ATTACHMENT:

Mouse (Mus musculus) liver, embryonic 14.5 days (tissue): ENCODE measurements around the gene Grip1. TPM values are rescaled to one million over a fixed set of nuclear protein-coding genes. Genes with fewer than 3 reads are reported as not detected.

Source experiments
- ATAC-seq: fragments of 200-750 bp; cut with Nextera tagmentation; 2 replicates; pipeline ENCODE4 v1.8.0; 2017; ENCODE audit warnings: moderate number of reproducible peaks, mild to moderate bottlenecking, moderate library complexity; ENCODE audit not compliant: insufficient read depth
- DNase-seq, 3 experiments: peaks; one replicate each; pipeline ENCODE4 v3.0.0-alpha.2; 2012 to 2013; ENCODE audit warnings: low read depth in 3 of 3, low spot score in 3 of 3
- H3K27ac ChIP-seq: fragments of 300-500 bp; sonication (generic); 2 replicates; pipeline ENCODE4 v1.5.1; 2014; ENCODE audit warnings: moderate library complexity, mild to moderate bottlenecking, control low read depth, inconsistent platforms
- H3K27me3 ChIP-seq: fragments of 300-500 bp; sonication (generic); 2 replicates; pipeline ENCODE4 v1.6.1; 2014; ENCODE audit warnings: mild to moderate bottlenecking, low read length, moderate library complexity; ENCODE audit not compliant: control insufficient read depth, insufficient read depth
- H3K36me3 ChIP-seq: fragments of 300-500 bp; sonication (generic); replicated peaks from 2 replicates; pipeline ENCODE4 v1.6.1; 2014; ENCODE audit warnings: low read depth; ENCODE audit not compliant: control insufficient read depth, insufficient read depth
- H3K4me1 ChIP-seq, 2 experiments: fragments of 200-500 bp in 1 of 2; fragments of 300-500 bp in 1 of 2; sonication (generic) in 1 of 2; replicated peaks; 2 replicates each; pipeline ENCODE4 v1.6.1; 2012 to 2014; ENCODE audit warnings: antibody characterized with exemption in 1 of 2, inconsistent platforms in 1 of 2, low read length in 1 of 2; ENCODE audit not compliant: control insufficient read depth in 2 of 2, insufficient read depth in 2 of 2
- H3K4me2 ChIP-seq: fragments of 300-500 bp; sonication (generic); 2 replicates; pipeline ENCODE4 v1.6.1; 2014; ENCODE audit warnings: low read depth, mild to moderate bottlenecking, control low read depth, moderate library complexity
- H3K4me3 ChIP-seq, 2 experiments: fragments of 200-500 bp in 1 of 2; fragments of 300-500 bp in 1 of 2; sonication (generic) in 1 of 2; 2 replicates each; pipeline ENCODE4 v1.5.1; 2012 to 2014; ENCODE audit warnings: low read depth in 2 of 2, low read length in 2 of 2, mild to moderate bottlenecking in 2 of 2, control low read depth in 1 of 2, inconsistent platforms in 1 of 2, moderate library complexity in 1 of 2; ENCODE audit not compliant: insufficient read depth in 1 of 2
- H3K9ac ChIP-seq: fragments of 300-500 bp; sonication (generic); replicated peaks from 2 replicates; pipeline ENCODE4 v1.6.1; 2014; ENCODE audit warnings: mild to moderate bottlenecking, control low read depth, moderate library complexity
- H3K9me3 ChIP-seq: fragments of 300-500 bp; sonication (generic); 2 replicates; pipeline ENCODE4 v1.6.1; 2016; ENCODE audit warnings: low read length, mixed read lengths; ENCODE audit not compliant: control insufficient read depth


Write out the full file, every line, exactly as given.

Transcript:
Mouse (Mus musculus) liver, embryonic 14.5 days (tissue): ENCODE measurements around the gene Grip1. TPM values are rescaled to one million over a fixed set of nuclear protein-coding genes. Genes with fewer than 3 reads are reported as not detected.

Source experiments
- ATAC-seq: fragments of 200-750 bp; cut with Nextera tagmentation; 2 replicates; pipeline ENCODE4 v1.8.0; 2017; ENCODE audit warnings: moderate number of reproducible peaks, mild to moderate bottlenecking, moderate library complexity; ENCODE audit not compliant: insufficient read depth
- DNase-seq, 3 experiments: peaks; one replicate each; pipeline ENCODE4 v3.0.0-alpha.2; 2012 to 2013; ENCODE audit warnings: low read depth in 3 of 3, low spot score in 3 of 3
- H3K27ac ChIP-seq: fragments of 300-500 bp; sonication (generic); 2 replicates; pipeline ENCODE4 v1.5.1; 2014; ENCODE audit warnings: moderate library complexity, mild to moderate bottlenecking, control low read depth, inconsistent platforms
- H3K27me3 ChIP-seq: fragments of 300-500 bp; sonication (generic); 2 replicates; pipeline ENCODE4 v1.6.1; 2014; ENCODE audit warnings: mild to moderate bottlenecking, low read length, moderate library complexity; ENCODE audit not compliant: control insufficient read depth, insufficient read depth
- H3K36me3 ChIP-seq: fragments of 300-500 bp; sonication (generic); replicated peaks from 2 replicates; pipeline ENCODE4 v1.6.1; 2014; ENCODE audit warnings: low read depth; ENCODE audit not compliant: control insufficient read depth, insufficient read depth
- H3K4me1 ChIP-seq, 2 experiments: fragments of 200-500 bp in 1 of 2; fragments of 300-500 bp in 1 of 2; sonication (generic) in 1 of 2; replicated peaks; 2 replicates each; pipeline ENCODE4 v1.6.1; 2012 to 2014; ENCODE audit warnings: antibody characterized with exemption in 1 of 2, inconsistent platforms in 1 of 2, low read length in 1 of 2; ENCODE audit not compliant: control insufficient read depth in 2 of 2, insufficient read depth in 2 of 2
- H3K4me2 ChIP-seq: fragments of 300-500 bp; sonication (generic); 2 replicates; pipeline ENCODE4 v1.6.1; 2014; ENCODE audit warnings: low read depth, mild to moderate bottlenecking, control low read depth, moderate library complexity
- H3K4me3 ChIP-seq, 2 experiments: fragments of 200-500 bp in 1 of 2; fragments of 300-500 bp in 1 of 2; sonication (generic) in 1 of 2; 2 replicates each; pipeline ENCODE4 v1.5.1; 2012 to 2014; ENCODE audit warnings: low read depth in 2 of 2, low read length in 2 of 2, mild to moderate bottlenecking in 2 of 2, control low read depth in 1 of 2, inconsistent platforms in 1 of 2, moderate library complexity in 1 of 2; ENCODE audit not compliant: insufficient read depth in 1 of 2
- H3K9ac ChIP-seq: fragments of 300-500 bp; sonication (generic); replicated peaks from 2 replicates; pipeline ENCODE4 v1.6.1; 2014; ENCODE audit warnings: mild to moderate bottlenecking, control low read depth, moderate library complexity
- H3K9me3 ChIP-seq: fragments of 300-500 bp; sonication (generic); 2 replicates; pipeline ENCODE4 v1.6.1; 2016; ENCODE audit warnings: low read length, mixed read lengths; ENCODE audit not compliant: control insufficient read depth